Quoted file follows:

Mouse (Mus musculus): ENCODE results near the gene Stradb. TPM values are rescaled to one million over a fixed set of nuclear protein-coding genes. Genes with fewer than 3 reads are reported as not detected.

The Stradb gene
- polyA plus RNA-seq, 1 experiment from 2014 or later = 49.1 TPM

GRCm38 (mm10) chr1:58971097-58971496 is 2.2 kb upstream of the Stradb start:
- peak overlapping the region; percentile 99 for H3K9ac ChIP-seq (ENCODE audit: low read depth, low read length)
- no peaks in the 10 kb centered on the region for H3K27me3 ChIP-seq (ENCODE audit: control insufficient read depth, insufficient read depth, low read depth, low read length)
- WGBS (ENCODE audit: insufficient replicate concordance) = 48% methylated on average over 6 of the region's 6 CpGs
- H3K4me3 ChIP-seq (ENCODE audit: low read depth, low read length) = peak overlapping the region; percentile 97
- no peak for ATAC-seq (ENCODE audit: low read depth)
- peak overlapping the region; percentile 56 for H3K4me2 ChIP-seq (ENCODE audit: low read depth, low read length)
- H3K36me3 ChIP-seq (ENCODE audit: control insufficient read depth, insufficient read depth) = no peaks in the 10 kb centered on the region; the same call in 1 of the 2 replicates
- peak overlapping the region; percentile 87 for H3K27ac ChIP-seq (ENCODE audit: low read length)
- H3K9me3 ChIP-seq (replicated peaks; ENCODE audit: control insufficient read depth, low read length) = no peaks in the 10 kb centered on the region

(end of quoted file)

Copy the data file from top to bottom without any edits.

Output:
Mouse (Mus musculus): ENCODE results near the gene Stradb. TPM values are rescaled to one million over a fixed set of nuclear protein-coding genes. Genes with fewer than 3 reads are reported as not detected.

The Stradb gene
- polyA plus RNA-seq, 1 experiment from 2014 or later = 49.1 TPM

GRCm38 (mm10) chr1:58971097-58971496 is 2.2 kb upstream of the Stradb start:
- peak overlapping the region; percentile 99 for H3K9ac ChIP-seq (ENCODE audit: low read depth, low read length)
- no peaks in the 10 kb centered on the region for H3K27me3 ChIP-seq (ENCODE audit: control insufficient read depth, insufficient read depth, low read depth, low read length)
- WGBS (ENCODE audit: insufficient replicate concordance) = 48% methylated on average over 6 of the region's 6 CpGs
- H3K4me3 ChIP-seq (ENCODE audit: low read depth, low read length) = peak overlapping the region; percentile 97
- no peak for ATAC-seq (ENCODE audit: low read depth)
- peak overlapping the region; percentile 56 for H3K4me2 ChIP-seq (ENCODE audit: low read depth, low read length)
- H3K36me3 ChIP-seq (ENCODE audit: control insufficient read depth, insufficient read depth) = no peaks in the 10 kb centered on the region; the same call in 1 of the 2 replicates
- peak overlapping the region; percentile 87 for H3K27ac ChIP-seq (ENCODE audit: low read length)
- H3K9me3 ChIP-seq (replicated peaks; ENCODE audit: control insufficient read depth, low read length) = no peaks in the 10 kb centered on the region